Oncology congress participants discuss ovarian cancer treatment through satellite connection

Paris 05 June 1998 At the Eurocancer Congres in Paris, which took place from June 3rd to 5th, a direct connection via satellite TV was established between the Antwerp University Hospital and the University of Pisa in order to allow oncology experts from all over Europe to exchange data on cancer research and treatment. Professor Jan Vermorken chaired a forum, discussing a new medicine which is successfully being administered to treat ovarian cancer.

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At the Eurocancer Congres in Paris, which took place from June 3rd to 5th, a direct connection via satellite TV was established between the Antwerp University Hospital and the University of Pisa in order to allow oncology experts from all over Europe to exchange data on cancer research and treatment. Professor Jan Vermorken chaired a forum, discussing a new medicine which is successfully being administered to treat ovarian cancer.

A great number of interested physicians followed the discussion in one of the auditoria of the Antwerp University Hospital. Professor Vermorken stated that the new generation of drugs, based on the healing power of taxus, is able to substantially increase the life expectation of the patient. Specialists from the University of Pisa participated in the forum to comment on the innovative treatment method.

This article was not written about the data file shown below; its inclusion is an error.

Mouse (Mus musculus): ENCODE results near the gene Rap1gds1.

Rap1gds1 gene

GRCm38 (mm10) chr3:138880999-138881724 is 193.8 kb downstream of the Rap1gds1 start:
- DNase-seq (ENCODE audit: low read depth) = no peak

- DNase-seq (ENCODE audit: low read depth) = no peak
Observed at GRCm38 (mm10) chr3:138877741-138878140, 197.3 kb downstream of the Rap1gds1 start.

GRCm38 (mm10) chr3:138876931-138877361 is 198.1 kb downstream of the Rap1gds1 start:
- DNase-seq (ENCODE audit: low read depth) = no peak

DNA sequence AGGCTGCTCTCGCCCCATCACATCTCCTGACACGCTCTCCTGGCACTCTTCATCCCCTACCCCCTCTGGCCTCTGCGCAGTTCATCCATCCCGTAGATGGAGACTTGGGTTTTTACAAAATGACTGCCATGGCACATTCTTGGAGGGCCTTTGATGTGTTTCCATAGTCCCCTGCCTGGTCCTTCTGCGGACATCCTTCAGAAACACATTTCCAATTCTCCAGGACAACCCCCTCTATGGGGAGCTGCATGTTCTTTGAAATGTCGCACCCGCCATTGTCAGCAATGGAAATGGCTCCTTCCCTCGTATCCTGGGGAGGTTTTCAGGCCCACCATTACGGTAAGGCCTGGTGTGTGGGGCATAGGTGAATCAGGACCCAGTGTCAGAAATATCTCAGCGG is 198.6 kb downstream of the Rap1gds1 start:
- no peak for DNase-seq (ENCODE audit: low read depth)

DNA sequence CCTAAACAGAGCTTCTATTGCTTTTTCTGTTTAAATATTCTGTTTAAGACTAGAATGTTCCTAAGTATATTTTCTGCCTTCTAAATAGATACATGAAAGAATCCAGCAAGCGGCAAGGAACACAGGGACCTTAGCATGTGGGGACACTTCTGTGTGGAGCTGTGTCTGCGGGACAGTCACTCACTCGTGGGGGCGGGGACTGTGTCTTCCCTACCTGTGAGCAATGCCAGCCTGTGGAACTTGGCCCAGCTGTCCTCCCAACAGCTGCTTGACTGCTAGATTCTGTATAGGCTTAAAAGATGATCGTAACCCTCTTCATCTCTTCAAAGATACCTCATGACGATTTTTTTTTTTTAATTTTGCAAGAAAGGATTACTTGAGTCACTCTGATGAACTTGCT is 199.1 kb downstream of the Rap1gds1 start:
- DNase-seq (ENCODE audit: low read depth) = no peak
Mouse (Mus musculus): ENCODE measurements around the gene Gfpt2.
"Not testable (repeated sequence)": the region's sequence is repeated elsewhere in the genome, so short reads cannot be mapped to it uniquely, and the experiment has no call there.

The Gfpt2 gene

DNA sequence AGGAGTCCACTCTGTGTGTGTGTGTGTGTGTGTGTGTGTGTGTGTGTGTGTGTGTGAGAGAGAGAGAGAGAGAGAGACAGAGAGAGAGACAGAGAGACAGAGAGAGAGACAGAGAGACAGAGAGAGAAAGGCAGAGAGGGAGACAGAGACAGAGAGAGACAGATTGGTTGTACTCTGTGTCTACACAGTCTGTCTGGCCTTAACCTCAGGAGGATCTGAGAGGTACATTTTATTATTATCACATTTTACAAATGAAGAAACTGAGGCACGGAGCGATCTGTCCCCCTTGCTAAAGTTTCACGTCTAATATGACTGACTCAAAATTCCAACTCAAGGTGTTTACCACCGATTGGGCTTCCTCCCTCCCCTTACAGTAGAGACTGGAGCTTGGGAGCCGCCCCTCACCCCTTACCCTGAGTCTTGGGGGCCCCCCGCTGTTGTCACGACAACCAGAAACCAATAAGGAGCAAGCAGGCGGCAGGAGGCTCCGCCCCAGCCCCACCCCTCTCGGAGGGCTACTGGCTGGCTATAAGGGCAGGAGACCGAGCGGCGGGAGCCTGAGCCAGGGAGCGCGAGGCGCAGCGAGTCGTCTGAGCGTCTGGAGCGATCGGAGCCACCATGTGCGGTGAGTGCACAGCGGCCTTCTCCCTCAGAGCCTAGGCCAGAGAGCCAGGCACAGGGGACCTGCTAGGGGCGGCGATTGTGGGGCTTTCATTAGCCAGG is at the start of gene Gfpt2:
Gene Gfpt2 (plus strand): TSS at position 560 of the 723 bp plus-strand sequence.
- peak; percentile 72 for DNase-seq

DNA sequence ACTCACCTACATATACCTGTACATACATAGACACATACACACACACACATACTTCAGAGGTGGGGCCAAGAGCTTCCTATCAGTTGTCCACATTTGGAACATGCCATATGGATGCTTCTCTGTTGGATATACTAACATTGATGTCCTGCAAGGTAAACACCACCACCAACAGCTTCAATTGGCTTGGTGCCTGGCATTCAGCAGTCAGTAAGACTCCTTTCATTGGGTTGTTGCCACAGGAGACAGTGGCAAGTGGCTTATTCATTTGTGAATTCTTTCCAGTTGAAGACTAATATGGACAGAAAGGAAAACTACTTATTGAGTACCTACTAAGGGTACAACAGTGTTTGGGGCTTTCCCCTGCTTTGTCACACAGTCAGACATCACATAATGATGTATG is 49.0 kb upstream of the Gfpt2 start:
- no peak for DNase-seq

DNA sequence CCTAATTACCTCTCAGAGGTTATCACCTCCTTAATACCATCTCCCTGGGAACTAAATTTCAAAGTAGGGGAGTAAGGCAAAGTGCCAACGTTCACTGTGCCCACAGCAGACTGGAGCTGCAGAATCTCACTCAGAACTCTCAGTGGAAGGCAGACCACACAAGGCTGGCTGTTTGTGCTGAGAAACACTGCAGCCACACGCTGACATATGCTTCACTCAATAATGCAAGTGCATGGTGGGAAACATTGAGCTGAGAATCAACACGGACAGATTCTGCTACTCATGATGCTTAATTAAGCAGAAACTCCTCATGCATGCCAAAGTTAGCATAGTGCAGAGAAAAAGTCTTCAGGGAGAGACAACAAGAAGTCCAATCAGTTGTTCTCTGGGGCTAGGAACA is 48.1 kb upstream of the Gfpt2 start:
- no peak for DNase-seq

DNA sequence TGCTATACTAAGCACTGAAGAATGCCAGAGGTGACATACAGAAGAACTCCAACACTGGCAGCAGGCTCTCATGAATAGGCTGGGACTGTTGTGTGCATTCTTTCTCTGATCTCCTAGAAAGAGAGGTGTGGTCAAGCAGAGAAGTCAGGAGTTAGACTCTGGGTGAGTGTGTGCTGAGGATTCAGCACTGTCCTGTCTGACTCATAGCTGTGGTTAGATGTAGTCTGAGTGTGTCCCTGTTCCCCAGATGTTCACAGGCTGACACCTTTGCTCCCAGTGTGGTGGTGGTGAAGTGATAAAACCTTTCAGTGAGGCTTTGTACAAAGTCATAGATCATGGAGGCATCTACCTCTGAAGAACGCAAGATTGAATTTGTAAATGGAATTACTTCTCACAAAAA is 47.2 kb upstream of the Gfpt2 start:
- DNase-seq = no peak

Ovarian cancer is an extremely dangerous type of cancer because no striking symptoms can be detected in the early phase. As a result, the disease is only discovered at the moment the tumour already has been spread within the body. At this stage, only surgery and the use of cell-killing treatment can possibly slow down the process of decay, and maybe cure the patient, according to Professor Vermorken.

In the past two years, however, the Antwerp oncologist has been testing two new drugs, the so-called taxans because they are derived from taxus plants. The positive results correspond with the findings of other researchers, who observed that the drugs extend the lives of women in a far advanced stage of the disease, with an average of one year.

The medication is not being administered intravenously, as Professor Vermorken explained. Instead, it is directly inserted in the abdomen of those patients who showed no signs of any tumour remainders after the operation. This new method has several advantages, since it causes less undesirable effects and largely improves the quality of the patient's life.


Leslie Versweyveld

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